Roppongi Hills was unlike anything Tokyo had ever seen before. Until it opened 10 years ago, Roppongi was more often seen as a “High Touch Town,” where businessmen partied with foreign hostesses and off-duty soldiers packed the nightclubs.
Roppongi Hills gave the area a more wholesome and stylish appeal. The developer of the project, the late property tycoon Minoru Mori, said at the time that he believed Roppongi Hills would become “the ultimate destination for people all over the world.” While that may have been a tad hyperbolic, it certainly gave the capital somewhere special: A place where people could spend the day shopping, go to view art or take a date to a classy restaurant.
Roppongi Hills also attracted major overseas corporations such as Lehman Brothers and Google, who moved into the offices of the area’s crown jewel — Mori Tower. The complex’s swanky living quarters saw an influx of celebrities and company-funded expatriates, lending the area a certain cosmopolitan cachet.
In all, Roppongi Hills was a success, and 10 years on its influence on other parts of the capital can be seen in similar developments such as nearby Tokyo Midtown, the Marunouchi area redevelopment and Shibuya’s Hikarie — locations that have continued the trend of the building-complex as a tourist destination.
An integral part of the Roppongi Hills formula has always been art — whether it’s the public art that dots the site or exhibitions held at the Mori Art Museum.
To celebrate the 10th anniversary of the opening of Roppongi Hills and the Mori Art Museum, the museum is staging “All You Need is Love: From Chagall to Kusama and Hatsune Miku.” This follows on from the museum’s inaugural 2003 exhibition, “Happiness: A Survival Guide for Art and Life,” once again exploring an essential human emotion: love.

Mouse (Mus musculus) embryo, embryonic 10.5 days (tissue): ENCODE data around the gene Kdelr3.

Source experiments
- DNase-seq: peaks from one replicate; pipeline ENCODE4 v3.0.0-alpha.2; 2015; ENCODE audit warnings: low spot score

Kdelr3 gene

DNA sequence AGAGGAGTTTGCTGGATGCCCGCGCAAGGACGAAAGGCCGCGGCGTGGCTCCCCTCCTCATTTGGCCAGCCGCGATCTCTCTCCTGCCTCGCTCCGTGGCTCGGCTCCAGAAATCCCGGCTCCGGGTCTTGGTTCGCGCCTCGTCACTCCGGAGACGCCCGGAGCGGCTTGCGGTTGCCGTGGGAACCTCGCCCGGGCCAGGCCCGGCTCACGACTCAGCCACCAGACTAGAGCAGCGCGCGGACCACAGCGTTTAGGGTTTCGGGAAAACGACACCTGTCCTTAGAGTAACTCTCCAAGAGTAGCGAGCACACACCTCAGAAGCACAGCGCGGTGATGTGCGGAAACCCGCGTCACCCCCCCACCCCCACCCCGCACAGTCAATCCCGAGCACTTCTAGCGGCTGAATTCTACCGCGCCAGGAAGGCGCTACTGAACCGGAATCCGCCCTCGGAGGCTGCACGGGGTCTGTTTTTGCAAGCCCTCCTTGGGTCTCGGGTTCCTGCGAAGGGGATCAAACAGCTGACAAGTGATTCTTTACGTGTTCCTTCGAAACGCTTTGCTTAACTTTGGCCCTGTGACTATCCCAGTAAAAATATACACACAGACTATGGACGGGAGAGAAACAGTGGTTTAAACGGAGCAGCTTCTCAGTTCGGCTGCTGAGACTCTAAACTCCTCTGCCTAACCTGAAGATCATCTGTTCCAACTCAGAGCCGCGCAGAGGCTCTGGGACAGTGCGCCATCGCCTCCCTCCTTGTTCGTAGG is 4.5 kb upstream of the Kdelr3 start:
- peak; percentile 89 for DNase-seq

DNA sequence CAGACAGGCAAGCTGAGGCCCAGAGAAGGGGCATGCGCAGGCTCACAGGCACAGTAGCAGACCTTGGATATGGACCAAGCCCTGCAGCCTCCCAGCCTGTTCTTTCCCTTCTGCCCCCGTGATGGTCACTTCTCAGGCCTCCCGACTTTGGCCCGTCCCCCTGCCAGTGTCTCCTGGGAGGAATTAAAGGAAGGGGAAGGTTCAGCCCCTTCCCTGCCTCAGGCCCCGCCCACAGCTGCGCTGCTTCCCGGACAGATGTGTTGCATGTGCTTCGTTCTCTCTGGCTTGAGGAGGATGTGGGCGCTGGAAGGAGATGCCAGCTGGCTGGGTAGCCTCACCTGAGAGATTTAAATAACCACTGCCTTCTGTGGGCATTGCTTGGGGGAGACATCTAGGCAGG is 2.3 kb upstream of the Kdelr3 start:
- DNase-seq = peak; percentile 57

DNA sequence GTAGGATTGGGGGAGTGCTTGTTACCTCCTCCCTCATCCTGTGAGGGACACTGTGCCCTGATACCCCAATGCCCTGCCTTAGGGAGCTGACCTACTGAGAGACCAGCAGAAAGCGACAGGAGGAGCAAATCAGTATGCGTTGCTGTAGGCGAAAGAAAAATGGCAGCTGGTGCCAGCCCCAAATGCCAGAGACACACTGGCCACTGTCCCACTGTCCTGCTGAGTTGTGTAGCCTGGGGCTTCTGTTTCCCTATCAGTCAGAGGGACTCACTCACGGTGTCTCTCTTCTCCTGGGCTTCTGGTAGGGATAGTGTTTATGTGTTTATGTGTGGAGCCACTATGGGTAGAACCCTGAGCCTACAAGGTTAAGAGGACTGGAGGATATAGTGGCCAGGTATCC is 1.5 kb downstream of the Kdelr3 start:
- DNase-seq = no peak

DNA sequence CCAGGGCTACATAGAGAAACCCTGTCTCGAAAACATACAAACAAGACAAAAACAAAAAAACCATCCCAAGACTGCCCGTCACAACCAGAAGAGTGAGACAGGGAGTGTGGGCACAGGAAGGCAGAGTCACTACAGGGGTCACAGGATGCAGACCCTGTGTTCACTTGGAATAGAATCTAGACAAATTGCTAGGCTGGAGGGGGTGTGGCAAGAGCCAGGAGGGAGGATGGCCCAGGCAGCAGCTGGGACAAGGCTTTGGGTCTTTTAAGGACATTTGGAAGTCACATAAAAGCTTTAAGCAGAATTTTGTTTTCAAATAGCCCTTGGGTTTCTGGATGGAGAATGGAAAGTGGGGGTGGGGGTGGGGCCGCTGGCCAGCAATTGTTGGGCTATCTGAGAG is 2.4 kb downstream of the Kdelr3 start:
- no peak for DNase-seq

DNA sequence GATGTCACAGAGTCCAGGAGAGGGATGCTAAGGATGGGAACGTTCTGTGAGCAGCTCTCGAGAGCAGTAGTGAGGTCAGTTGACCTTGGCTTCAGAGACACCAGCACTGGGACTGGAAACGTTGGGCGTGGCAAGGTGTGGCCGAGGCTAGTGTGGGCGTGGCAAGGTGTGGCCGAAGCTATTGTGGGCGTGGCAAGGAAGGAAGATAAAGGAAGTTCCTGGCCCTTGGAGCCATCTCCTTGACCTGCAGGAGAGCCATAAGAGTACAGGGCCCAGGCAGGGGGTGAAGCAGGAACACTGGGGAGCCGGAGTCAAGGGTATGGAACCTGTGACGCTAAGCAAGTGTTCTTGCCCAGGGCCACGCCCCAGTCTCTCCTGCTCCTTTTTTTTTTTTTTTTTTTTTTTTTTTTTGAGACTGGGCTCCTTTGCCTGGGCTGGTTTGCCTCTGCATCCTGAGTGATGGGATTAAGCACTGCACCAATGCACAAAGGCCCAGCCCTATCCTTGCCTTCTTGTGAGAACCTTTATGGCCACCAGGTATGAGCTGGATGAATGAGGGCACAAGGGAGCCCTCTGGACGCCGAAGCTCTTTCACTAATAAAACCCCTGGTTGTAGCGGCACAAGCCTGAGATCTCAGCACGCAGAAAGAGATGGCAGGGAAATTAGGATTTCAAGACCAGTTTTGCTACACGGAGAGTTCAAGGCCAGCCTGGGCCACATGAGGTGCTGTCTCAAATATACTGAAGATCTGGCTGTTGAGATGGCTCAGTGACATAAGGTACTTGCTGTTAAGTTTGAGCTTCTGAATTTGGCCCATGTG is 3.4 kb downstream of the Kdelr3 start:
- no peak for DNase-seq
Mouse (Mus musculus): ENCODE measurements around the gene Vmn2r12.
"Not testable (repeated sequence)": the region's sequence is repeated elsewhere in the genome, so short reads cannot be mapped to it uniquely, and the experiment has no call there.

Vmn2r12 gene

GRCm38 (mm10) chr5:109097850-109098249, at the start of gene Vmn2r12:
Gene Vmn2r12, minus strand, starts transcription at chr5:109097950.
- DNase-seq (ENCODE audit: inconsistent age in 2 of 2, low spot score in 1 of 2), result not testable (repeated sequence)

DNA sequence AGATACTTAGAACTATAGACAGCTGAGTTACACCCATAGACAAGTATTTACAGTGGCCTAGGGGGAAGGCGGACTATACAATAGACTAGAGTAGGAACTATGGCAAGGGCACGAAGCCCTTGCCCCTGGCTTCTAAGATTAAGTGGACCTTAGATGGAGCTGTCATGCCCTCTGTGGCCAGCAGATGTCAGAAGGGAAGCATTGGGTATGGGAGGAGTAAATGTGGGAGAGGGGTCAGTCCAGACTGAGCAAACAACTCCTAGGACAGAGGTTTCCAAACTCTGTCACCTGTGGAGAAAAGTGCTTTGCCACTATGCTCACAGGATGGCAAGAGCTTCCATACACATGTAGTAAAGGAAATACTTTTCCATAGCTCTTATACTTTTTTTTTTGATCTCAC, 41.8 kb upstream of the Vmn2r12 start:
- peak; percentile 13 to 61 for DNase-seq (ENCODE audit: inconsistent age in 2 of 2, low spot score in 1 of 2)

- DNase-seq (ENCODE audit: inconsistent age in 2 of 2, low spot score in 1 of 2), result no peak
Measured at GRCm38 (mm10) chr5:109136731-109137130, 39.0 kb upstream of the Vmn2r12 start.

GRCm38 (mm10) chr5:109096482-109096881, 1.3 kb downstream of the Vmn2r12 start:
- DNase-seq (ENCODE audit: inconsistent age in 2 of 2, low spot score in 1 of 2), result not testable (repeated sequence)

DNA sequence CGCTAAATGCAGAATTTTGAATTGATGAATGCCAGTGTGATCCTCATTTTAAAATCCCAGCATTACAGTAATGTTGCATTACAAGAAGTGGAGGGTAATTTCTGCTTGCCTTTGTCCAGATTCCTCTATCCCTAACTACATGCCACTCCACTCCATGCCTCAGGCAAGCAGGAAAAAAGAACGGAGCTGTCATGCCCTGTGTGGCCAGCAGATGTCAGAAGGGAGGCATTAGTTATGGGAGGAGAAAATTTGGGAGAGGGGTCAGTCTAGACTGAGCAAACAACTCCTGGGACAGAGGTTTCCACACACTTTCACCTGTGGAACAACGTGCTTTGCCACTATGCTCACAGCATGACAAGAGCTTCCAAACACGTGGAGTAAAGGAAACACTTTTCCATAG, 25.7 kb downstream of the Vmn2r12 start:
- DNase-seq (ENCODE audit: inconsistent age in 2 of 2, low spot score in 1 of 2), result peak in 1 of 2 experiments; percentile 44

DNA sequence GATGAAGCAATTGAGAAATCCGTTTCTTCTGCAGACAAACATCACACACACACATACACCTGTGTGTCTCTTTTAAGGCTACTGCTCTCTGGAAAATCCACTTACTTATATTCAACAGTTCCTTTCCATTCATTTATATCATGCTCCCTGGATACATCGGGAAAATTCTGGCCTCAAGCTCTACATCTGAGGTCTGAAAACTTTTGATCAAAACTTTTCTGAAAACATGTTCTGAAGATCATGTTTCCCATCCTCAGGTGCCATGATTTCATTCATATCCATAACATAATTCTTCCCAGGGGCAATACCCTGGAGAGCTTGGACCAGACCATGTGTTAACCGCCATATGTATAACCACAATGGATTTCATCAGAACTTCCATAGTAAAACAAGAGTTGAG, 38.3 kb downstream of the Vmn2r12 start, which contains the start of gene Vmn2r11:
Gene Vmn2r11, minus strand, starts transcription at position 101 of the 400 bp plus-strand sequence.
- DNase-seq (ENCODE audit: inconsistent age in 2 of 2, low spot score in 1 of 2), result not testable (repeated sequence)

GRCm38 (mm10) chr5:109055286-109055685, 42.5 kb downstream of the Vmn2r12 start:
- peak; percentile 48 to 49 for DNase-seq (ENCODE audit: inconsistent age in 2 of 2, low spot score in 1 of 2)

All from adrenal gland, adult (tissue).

Since Roppongi Hills is a prime date spot, it’s almost certain that over the next few months “All You Need is Love” will become a popular romantic destination. Young lovers beware, though, love is a complex beast and artists are often influenced by its darker sides.
Some of the concepts included in this show include love-suicide, heartbreak, narcissism and the death of a loved one. There is a distinct lack of pieces themed on the kind of romantic love that takes your breath away, the kind songs are written about and chocolates are given for.
This may not be the best spot for a first date.
The exhibition is divided into five sections: “What is Love?,” “A Couple in Love,” “Love in Losing,” “Family and Love” and “Love Beyond.”
The first piece in the show is appropriately dichotomous and hints at what is to come. Damien Hirst’s large pink heart-shaped canvas embedded with colorful butterflies seems innocent at first, until you grasp that it’s a classic Hirst statement on life and death; that those butterflies died for art.
In the same room is Jeff Koon’s “Sacred Heart” (1994-2007), a 3.7-meter-high sculpture based on a gold-foil-wrapped chocolate heart — a fun piece of pop art that’s playful enough to be the poster child of the show.
These two works are accompanied in the opening room by Robert Indiana’s iconic 1966 “Love” oil painting (the first time it has been shown in Japan) and Korean artist Gimhongsok’s damaged, beaten up sculptural reaction to it — “Love” (2012).
Also in the “What is Love?” section is Hideyuki Sawayanagi’s “You Will Be Possessed by Love in 30 Seconds” (2001), an installation in a dark room featuring a screen displaying a 30-second countdown to a bright flash of light that burns the word “LOVE” onto your retinas, resulting in an afterimage that lingers long enough to affect how you view the works that follow.
The “Couple in Love” section is next, which opens with such luminaries as Marc Chagall, Constantin Brancusi, Giorgio de Chirico and Rene Magritte, and features a model of Auguste Rodin’s “The Kiss” (c. 1882-87). In all there are a stunning number of famous artists in this show, which is bound to please visitors who like to check famous names off their art bucket-list.
The show also includes work by Salvador Dali, Tracy Emin, Frida Kahlo, David Hockney and Taro Okamoto among others.